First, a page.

ECM: Turkey had a good start in 2018. The most important initial public offerings on Borsa Istanbul were (i) Enerjisa Enerji, Turkey’s energy conglomerate and controlled by Turkish Sabancı Holding and German E.ON.; (ii) MLP Saglık (Medical Park Hospitals), one of the leading hospital chains in Turkey; and (iii) Sok Marketler, one of the leading FMCG retail store chains in Turkey. Additionally, Aselsan, a company of the Turkish Armed Forces Foundation, and Yapı Kredi Bank, one of the largest private banks in Turkey, increased its capital in June 2019. Total funds raised from these deals were TRY 2.9 billion and TRY 4.11 billion, respectively.

Showing a trend similar to global equity markets, the Turkish IPO market was slow in 2019. Volume of IPOs decreased by 95% in 2019 compared to 2018. The most important initial public offerings were (i) Naturel Enerji, renewables and energy company; and (ii) Yukselen Çelik, a company active in steel business, in 2019. Additionally, Odas, Sasa Polyester, Gunes Sigorta, Ihlas Gayrimenkul and Karsan Oto increased its capital.

DCM: Similar to previous years, banks were the most active players in the debt market, while non-bank financial institutions come second in 2018 and 2019. At the end of 2018, the bonds issued by Turkish issuers amounted to TRY 90.7 billion. In 2019, debt issuances rose by 18% compared to the previous year and the total amount issued by Turkish issuers was TRY 210 billion.

2. Overview of the local stock exchange and listing segments (markets)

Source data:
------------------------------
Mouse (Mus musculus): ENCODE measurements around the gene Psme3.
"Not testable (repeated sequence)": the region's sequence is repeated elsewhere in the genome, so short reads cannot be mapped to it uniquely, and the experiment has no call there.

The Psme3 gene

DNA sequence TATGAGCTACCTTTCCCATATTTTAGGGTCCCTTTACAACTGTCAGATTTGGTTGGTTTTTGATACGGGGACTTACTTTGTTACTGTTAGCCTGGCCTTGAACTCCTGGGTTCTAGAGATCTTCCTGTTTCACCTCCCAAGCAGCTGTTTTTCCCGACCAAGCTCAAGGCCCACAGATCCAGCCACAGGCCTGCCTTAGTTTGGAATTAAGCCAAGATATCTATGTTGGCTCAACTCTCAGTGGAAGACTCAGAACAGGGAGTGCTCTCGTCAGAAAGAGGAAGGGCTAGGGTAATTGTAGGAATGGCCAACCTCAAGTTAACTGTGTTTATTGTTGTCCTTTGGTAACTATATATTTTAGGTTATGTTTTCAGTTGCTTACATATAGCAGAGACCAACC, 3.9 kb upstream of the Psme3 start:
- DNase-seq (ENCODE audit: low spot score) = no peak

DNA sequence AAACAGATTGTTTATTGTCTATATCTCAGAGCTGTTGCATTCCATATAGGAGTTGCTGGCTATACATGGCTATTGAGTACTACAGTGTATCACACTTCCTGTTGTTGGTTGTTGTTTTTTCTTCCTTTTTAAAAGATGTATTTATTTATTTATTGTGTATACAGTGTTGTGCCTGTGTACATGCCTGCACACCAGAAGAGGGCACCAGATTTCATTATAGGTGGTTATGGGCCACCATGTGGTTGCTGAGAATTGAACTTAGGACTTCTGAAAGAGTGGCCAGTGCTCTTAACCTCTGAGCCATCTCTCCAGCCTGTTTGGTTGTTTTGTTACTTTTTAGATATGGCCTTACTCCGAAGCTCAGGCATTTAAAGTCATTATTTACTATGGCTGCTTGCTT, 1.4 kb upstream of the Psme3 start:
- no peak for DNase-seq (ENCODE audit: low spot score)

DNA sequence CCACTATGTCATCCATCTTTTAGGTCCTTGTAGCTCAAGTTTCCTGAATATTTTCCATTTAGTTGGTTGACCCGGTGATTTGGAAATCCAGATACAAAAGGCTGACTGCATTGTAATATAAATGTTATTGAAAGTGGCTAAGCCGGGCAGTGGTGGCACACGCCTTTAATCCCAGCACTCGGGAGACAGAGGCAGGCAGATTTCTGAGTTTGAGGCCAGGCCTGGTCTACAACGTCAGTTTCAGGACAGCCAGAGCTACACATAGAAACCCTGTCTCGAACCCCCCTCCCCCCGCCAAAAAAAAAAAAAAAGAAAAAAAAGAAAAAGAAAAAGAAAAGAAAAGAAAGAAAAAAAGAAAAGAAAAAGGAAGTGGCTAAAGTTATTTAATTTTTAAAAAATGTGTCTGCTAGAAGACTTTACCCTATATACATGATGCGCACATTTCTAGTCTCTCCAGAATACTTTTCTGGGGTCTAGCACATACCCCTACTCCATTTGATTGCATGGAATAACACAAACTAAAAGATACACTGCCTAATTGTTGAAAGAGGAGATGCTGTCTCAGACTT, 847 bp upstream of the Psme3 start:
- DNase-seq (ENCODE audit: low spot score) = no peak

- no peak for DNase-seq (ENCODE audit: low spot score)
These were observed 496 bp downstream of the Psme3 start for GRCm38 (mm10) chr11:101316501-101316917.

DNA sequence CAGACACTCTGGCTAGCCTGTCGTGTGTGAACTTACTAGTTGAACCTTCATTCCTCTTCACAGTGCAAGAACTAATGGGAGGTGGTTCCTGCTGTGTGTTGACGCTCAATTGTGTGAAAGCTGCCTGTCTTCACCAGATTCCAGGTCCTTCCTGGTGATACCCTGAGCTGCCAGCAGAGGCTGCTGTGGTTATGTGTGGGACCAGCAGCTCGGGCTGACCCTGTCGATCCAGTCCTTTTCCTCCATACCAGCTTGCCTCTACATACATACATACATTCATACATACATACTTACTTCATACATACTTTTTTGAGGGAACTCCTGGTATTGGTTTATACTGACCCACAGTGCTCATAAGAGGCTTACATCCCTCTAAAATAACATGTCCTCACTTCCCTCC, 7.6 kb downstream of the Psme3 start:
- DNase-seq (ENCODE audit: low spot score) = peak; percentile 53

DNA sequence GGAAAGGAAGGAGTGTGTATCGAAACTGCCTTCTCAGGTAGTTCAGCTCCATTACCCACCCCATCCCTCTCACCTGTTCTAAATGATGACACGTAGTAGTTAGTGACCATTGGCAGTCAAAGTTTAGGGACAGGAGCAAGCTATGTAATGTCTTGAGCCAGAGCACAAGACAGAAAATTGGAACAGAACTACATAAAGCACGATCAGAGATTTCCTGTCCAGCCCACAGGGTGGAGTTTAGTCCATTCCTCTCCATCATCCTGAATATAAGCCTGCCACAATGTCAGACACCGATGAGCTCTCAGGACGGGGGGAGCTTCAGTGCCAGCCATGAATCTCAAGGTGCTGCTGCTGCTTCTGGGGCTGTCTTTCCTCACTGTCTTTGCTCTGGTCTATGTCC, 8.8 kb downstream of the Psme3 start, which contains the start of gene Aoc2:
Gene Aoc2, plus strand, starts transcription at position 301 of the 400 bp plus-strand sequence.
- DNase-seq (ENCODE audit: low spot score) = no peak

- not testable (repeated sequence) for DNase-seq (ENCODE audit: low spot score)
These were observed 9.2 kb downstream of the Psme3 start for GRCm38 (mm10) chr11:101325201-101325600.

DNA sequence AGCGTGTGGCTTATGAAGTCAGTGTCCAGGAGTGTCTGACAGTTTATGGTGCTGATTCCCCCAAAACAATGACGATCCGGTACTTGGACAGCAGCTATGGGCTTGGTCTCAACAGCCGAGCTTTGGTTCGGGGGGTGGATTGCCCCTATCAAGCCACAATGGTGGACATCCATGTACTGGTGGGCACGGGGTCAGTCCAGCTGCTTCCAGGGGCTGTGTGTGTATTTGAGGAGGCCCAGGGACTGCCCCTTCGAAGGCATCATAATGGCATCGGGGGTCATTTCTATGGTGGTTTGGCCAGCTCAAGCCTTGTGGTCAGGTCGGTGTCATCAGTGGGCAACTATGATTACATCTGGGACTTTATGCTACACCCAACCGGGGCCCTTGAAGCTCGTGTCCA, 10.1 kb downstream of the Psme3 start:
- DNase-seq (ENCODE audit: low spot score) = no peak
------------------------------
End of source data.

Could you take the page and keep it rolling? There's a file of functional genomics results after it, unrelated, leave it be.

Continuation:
Borsa Istanbul is the sole exchange entity in Turkey in the form of a joint-stock company, bringing together all the exchanges operating in Turkey (i.e., the former Istanbul Stock Exchange, the Istanbul Gold Exchange, and the Derivatives Exchange of Turkey). Borsa Istanbul mainly consists of four markets: the Equity Market, the Debt Securities Market, the Derivatives Market, and the Precious Metals and Diamond Market.

Publicly-held companies from various sectors are traded in the Equity Market, and this trading is carried out in the following sub-markets:

a. the BIST Stars market, on which the shares of large-sized companies with a market value of free-float shares of at least 150 million Turkish lira are traded;

b. Structured Products and Fund Market  (formerly the Collective and Structured Products Market), on which the shares of securities investment companies, real estate investment companies, venture capital investment companies, warrants issued by intermediary institutions and exchange-traded funds are traded;